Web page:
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We are now talking about leading others. Here is the start of Chapter 6 from my e-book, Leadership for New Managers: Book Two:
Core leader competencies fall into there are three categories: leading others (this chapter), developing the environment (Chapter 7), and solving problems (Chapter 9). These categories and their subsets represent the roles and functions of leader/managers. Leader/managers can develop these competencies by following a systematic and gradual approach, from mastering individual
competencies to applying them in concert and tailoring them to the situation at hand.
Motivation supplies the will and initiative to do what is necessary to accomplish a goal. Motivation comes from within, but others’actions and words affect it. A leader/manager’s role in motivation is to understand the needs and desires of associates, to align and elevate individual goals into team goals, and to inspire associates to accomplish those larger goals. Some people have high levels of internal motivation to get a job done, while others need more reassurance, positive reinforcement, and feedback.
One of the best ways to motivate is to recognize and reward good performance. Leader/managers that recognize individual and team accomplishments shape positive motivation and actions for the future. Recognizing individuals and teams in front of superiors and others gives those contributors an increased sense of worth. This encourages associates to sustain and improve performance. I
covered this subject in my chapter on Gummy Bear Leadership in Leadership for New Managers.
Leader/managers should not overlook giving credit to associates. Sharing credit has enormous
payoffs in terms of building trust and motivation. A leader who understands how individuals feel about team accomplishments will have a better basis for motivating individuals based on their interests. I firmly believe that leader/managers should never take credit for accomplishment but always credit their followers. They should always take the blame for their associates’ failures. After all, when associates fail, it is a failure in leadership.
Positive reinforcement such as tangible incentives (monetary rewards or time off) as well as intangible rewards (praise or recognition) can enhance motivation. Leader/managers can use healthy competition to renew intensity, such as recognition for the most improved score, the top five finishes, or those working together best. Use punishment when there is an immediate need to discontinue dangerous or otherwise undesirable behavior. It can send a clear message about
behavioral expectations and the consequences of violating those expectations. One caution is that punishment should be used sparingly and only in extreme cases because it can lead to resentment. Punishment is always administered one-on-one and never to a group.
Leader/managers can never exceed goals with negative (punishment) motivation. I learned this in the Army. Every soldier is required to score at least 60% on the annual physical fitness test. Units tend to compete for the most soldiers passing. If a unit commander states that he/she will punish any soldier failing to score 60%, he/she will discover that most soldiers will score the minimum 60% and quit. However, if the unit commander uses positive (reward) motivation for any soldier that achieves a higher score than the previous year, including more than 100%, he/she will see significant improvement across the board. Some soldiers will exceed 100%. Associates, like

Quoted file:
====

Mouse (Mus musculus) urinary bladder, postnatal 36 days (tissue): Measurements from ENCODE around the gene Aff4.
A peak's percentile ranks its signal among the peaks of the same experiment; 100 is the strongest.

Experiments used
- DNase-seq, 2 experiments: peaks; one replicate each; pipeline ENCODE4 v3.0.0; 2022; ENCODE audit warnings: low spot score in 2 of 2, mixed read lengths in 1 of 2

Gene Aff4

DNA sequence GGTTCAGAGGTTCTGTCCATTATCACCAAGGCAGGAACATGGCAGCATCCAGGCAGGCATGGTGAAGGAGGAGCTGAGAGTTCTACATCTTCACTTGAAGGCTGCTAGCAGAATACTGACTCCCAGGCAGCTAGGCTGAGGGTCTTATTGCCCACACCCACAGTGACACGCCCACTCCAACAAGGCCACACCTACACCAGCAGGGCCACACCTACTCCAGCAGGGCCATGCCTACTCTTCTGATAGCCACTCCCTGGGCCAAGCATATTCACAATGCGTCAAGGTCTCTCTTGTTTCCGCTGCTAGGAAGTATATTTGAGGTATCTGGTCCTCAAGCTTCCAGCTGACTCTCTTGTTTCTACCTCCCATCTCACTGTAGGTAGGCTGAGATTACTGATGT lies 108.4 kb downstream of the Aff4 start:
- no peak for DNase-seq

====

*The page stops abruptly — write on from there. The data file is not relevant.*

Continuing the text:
soldiers, quickly learn how to avoid punishment rather than exceed goals.
This also happened with the Soviet Olympic Team. Coaches would cut athletes who failed to show routine improvement. The athletes soon learned to show only incremental improvements rather than large improvements that could not be sustained over time.
Leader/managers motivate and inspire others to work toward a common goal. All of the core leader competencies, especially leading others, involve motivation. Motivating entails more than simply passing along orders. Leader/managers must not assume that associates will do as they are told without knowing the purpose (the why), without direction (not micromanagement) and without motivation (the desire to do it).
Motivation is the essential element of leader/management. Motivation refers to how leaders create and relay their messages, behaviors, and attitudes to affect the intentions, behaviors, and attitudes of another person or group of people. Motivation depends upon relationships where leader/managers build positive rapport and mutual trust, making associates more willing to support requests. Examples include showing personal interest in an associate’s well-being, offering praise, and understanding an associate’s perspective. Motivation increases when associates understand how their role relates to larger and more important outcomes. Leader/managers have choices in methods of influence based on audience, intent, and expected reaction.
Leader/managers can draw on a variety of methods to motivate others and can use one or more
methods to fit to the specifics of any situation. They must use the appropriate method to motivate others.